April 24, 2018

What the PTO Giveth, the PTO Can Taketh Away. Inter Partes Reviews are Constitutional. Get Back to Work.

By Bryan K. Wheelock, Principal

The Supreme Court has finally issued its opinion in Oil States Energy Services, LLC v. Greene’s Energy Group, LLC, holding that Inter Partes Review does not violate the Constitution.  The majority opinion written by Justice Thomas states that reconsideration of the Government’s decision to grant a public franchise “falls squarely within the public rights doctrine,” and Congress has “permissably reserved the the PTO’s authority to conduct that reconsideration,” and thus the PTO can do so without violating Article III of the Constitution.

The Opinion goes on to explain that the courts have long recognized that the grant of a patent is a matter involving public rights.  The Opinion notes that the determination of patentability is exercising an executive function, and need not be adjudicated in an Article III Court, and because Inter Partes Review involves the same basic matter as the grant of a patent, it too falls on the public-rights side of the line.

Justice Thomas points out that the only difference between Inter Partes Review and the initial grant of a patent is that Inter Partes Review occurs after the issuance, but said that distinction does not make a difference.

On the issue of whether patents are private property, Justice Thomas agrees that they are, and are entitled to the same protection as any other property right that consists of a franchise.  Adding that, as a franchise, the patent can confer only the rights that the statute prescribes, and that statute provides for Inter Partes Review.

Justice Thomas went on to dismiss the arguments based upon the historic role of courts in deciding patent matters, citing non-judicial validity determination by the the privy Council under English Law.  He also dismissed cases that appear to suggest that courts were the only authority to set a patent aside, noting that, under the statutes at the time, these were true statements, but they do not address Congress’ authority to establish a different scheme.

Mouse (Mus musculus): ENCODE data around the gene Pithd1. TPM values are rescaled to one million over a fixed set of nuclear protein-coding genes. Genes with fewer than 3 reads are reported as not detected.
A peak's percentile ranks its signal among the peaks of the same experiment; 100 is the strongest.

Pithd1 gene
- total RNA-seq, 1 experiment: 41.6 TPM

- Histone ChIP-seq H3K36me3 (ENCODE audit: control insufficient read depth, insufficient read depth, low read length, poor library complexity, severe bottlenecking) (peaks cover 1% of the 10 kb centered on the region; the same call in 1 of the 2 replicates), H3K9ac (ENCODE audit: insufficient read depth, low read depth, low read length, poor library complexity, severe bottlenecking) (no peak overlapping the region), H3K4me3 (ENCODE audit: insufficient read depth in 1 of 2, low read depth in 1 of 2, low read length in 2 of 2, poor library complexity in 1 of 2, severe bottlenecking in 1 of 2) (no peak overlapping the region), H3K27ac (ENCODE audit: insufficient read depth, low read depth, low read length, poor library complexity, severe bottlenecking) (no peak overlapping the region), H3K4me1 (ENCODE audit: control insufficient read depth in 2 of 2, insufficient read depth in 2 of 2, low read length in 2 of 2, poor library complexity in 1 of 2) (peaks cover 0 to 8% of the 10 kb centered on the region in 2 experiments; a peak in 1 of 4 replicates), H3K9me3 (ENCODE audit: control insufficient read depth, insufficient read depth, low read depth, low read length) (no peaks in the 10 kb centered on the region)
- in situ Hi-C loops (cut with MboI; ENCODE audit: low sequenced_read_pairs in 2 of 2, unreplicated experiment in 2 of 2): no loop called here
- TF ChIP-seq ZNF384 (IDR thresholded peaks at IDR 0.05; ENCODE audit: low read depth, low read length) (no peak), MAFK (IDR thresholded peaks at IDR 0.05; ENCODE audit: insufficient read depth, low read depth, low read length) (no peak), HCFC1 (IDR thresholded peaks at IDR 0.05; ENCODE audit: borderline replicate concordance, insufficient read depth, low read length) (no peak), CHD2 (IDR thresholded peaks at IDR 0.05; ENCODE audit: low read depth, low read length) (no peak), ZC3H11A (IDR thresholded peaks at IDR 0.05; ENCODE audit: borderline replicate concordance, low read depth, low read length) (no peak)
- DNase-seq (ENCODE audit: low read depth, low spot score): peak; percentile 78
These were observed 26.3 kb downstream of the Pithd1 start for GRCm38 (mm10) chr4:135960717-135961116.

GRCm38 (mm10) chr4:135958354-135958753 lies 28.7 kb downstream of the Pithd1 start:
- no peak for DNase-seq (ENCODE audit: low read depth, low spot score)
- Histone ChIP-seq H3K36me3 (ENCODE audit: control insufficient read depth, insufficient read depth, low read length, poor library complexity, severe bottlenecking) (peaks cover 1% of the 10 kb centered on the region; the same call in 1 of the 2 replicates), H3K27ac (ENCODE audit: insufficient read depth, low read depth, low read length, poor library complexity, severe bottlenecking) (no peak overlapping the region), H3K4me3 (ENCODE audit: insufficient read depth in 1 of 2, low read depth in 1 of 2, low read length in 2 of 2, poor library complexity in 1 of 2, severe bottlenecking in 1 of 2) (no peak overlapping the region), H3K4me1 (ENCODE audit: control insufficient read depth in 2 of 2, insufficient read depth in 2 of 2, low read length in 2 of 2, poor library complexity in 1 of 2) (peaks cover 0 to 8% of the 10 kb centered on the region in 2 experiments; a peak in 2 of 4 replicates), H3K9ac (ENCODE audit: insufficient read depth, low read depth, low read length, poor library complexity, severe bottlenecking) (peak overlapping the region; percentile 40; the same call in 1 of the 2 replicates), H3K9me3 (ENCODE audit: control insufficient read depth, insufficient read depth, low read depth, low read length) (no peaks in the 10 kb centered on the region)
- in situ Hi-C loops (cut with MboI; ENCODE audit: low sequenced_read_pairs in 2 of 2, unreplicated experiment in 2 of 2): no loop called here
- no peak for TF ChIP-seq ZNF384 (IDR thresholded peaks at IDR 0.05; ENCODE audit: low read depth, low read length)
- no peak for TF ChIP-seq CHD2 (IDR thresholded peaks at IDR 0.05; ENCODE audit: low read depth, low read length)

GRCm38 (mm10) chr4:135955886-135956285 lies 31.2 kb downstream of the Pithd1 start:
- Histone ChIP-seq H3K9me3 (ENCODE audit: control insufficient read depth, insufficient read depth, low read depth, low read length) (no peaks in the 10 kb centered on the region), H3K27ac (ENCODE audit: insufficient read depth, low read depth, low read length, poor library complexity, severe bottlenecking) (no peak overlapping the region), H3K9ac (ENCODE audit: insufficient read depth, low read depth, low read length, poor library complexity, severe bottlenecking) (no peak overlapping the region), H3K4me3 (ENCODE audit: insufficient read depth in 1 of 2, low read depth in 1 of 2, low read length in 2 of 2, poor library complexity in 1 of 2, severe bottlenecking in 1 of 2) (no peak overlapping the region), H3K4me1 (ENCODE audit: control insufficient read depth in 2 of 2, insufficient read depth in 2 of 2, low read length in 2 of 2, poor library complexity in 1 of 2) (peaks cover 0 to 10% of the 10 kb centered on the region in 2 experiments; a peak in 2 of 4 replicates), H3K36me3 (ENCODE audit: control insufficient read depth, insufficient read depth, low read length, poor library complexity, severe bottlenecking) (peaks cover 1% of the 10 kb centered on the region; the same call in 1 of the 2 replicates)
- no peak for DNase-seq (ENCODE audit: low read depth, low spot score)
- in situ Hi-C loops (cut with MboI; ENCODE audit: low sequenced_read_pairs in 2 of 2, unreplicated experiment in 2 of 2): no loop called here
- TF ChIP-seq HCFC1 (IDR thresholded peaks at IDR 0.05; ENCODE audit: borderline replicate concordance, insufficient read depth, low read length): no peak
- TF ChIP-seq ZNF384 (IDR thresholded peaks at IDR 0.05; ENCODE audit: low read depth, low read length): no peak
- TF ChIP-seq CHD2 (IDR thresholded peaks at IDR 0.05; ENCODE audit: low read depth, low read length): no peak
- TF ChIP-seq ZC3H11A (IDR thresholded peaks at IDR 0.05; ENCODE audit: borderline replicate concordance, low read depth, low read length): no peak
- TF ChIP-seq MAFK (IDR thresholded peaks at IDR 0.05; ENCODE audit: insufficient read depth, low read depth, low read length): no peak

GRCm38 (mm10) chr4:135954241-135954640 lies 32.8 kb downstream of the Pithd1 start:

Justice Thomas rejected the the argument that Inter Partes Review was a judicial proceeding exercising judicial authority, noting that the Court has never adopted a “looks like” test, and stating that the fact that an agency uses court-like procedures does not necessarily mean that it is exercising judicial power.

Justice Thomas was careful to emphasize the narrowness of the holding.  He pointed out that Oil States did not challenge the retroactive application of Inter Partes Review, nor did it raise a due process challenge.  Finally, Justice Thomas cautioned that the decision should not be misconstrued as suggesting that patents are not property for purposes of the Due Process Clause or the Takings Clause.

In closing, Justice Thomas noted that the disposition of the Article III issue disposed of the Seventh Amendment issue, and concluded that because Inter Partes Review does not violate Article III or the Seventh Amendment, the judgment of the Court of Appeals was confirmed.

Justice Gorsuch penned an interesting dissent joined by Chief Justice Roberts, but in the end what matters is Inter Partes Review don’t violate Article III. So get back to work.